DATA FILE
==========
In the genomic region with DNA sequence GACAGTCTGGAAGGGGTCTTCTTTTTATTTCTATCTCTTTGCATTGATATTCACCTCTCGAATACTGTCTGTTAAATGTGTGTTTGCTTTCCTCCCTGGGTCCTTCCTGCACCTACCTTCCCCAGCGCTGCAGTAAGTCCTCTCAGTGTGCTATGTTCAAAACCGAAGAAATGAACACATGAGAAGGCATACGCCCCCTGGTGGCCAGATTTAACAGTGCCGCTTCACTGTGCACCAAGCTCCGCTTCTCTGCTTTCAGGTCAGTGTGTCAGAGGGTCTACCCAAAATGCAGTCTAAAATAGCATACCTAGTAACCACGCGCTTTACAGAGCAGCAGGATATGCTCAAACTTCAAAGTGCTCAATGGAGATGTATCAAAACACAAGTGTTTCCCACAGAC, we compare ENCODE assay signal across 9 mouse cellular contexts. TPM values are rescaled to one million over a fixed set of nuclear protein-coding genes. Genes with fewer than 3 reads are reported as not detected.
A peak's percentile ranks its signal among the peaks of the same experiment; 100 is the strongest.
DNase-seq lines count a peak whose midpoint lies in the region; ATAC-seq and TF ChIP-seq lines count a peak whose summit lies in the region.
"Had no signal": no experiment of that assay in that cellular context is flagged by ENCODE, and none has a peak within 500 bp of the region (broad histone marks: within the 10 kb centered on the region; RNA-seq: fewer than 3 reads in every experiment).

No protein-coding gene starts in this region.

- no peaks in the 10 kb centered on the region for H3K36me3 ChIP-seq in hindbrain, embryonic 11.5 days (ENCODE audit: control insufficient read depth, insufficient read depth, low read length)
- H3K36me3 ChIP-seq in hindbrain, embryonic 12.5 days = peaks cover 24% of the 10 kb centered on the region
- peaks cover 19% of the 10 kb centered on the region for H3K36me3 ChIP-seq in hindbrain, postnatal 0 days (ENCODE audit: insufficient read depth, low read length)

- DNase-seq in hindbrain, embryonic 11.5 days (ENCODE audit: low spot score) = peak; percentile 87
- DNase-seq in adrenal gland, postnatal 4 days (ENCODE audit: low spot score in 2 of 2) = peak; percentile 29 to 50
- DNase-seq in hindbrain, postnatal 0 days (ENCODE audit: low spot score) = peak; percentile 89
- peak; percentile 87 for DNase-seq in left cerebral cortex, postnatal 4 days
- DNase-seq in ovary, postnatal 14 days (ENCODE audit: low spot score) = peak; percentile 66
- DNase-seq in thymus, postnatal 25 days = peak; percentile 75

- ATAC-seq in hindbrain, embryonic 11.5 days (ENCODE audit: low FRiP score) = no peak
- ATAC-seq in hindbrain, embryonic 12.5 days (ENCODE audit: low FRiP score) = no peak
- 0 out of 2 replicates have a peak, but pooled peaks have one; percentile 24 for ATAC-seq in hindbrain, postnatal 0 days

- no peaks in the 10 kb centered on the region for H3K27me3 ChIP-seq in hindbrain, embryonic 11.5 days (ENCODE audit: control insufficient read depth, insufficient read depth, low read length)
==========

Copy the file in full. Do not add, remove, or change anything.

In the genomic region with DNA sequence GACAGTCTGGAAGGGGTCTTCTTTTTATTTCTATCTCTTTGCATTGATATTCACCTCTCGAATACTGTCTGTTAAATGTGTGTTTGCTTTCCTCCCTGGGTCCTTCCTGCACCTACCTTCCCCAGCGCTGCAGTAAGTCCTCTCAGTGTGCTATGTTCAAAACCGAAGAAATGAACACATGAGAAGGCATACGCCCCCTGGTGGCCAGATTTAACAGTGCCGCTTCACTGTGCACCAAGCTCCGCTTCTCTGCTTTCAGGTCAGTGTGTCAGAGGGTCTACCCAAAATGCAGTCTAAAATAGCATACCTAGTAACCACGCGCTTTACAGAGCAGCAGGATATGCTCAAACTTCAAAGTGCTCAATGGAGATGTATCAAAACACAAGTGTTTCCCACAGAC, we compare ENCODE assay signal across 9 mouse cellular contexts. TPM values are rescaled to one million over a fixed set of nuclear protein-coding genes. Genes with fewer than 3 reads are reported as not detected.
A peak's percentile ranks its signal among the peaks of the same experiment; 100 is the strongest.
DNase-seq lines count a peak whose midpoint lies in the region; ATAC-seq and TF ChIP-seq lines count a peak whose summit lies in the region.
"Had no signal": no experiment of that assay in that cellular context is flagged by ENCODE, and none has a peak within 500 bp of the region (broad histone marks: within the 10 kb centered on the region; RNA-seq: fewer than 3 reads in every experiment).

No protein-coding gene starts in this region.

- no peaks in the 10 kb centered on the region for H3K36me3 ChIP-seq in hindbrain, embryonic 11.5 days (ENCODE audit: control insufficient read depth, insufficient read depth, low read length)
- H3K36me3 ChIP-seq in hindbrain, embryonic 12.5 days = peaks cover 24% of the 10 kb centered on the region
- peaks cover 19% of the 10 kb centered on the region for H3K36me3 ChIP-seq in hindbrain, postnatal 0 days (ENCODE audit: insufficient read depth, low read length)

- DNase-seq in hindbrain, embryonic 11.5 days (ENCODE audit: low spot score) = peak; percentile 87
- DNase-seq in adrenal gland, postnatal 4 days (ENCODE audit: low spot score in 2 of 2) = peak; percentile 29 to 50
- DNase-seq in hindbrain, postnatal 0 days (ENCODE audit: low spot score) = peak; percentile 89
- peak; percentile 87 for DNase-seq in left cerebral cortex, postnatal 4 days
- DNase-seq in ovary, postnatal 14 days (ENCODE audit: low spot score) = peak; percentile 66
- DNase-seq in thymus, postnatal 25 days = peak; percentile 75

- ATAC-seq in hindbrain, embryonic 11.5 days (ENCODE audit: low FRiP score) = no peak
- ATAC-seq in hindbrain, embryonic 12.5 days (ENCODE audit: low FRiP score) = no peak
- 0 out of 2 replicates have a peak, but pooled peaks have one; percentile 24 for ATAC-seq in hindbrain, postnatal 0 days

- no peaks in the 10 kb centered on the region for H3K27me3 ChIP-seq in hindbrain, embryonic 11.5 days (ENCODE audit: control insufficient read depth, insufficient read depth, low read length)